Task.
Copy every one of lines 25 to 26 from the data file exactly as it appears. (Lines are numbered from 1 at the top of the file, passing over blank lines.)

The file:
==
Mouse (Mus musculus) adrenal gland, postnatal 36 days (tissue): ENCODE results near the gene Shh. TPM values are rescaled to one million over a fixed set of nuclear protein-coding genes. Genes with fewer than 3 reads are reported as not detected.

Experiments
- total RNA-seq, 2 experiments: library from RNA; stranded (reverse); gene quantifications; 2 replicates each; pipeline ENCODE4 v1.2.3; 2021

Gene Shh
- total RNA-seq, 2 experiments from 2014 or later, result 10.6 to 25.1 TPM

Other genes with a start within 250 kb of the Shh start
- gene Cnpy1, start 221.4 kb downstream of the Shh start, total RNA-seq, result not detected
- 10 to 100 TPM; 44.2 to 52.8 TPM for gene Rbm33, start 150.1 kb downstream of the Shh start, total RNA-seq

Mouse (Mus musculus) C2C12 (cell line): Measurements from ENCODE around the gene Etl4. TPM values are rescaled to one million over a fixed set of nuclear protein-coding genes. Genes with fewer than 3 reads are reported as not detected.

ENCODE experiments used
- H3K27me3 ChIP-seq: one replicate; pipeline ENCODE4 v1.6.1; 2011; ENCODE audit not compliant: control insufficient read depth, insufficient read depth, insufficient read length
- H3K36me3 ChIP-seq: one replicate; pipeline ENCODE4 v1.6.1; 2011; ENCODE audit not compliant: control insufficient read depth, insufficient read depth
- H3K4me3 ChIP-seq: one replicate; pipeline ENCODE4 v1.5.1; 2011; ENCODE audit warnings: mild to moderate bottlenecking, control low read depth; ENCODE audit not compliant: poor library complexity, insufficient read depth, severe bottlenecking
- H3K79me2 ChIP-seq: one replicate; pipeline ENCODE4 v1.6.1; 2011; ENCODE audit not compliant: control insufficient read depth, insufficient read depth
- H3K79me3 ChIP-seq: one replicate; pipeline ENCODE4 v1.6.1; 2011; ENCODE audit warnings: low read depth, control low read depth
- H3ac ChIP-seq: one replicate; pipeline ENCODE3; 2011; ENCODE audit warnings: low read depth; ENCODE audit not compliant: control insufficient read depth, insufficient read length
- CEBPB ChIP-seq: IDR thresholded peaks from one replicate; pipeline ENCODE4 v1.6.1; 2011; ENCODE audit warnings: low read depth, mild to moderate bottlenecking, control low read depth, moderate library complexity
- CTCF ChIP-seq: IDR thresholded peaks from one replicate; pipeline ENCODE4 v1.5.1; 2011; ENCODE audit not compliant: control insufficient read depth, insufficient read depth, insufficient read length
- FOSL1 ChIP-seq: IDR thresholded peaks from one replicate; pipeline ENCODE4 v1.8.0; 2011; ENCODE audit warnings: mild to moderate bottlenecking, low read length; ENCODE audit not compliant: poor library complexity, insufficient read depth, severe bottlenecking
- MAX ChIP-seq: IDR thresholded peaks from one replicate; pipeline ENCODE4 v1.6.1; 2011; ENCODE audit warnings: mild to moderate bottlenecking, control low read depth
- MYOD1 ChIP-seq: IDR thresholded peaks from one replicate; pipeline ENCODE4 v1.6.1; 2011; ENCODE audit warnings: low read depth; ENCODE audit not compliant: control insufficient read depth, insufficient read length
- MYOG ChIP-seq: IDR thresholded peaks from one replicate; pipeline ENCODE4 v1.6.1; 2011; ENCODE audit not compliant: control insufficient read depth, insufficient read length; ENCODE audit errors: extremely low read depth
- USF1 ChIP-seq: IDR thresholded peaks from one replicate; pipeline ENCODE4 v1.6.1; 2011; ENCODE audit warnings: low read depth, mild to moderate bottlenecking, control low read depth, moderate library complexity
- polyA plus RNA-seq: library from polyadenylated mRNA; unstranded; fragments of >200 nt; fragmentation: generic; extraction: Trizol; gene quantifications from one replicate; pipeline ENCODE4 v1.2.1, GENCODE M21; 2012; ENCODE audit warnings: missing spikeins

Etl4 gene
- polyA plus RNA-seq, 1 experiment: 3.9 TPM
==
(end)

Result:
Etl4 gene
- polyA plus RNA-seq, 1 experiment: 3.9 TPM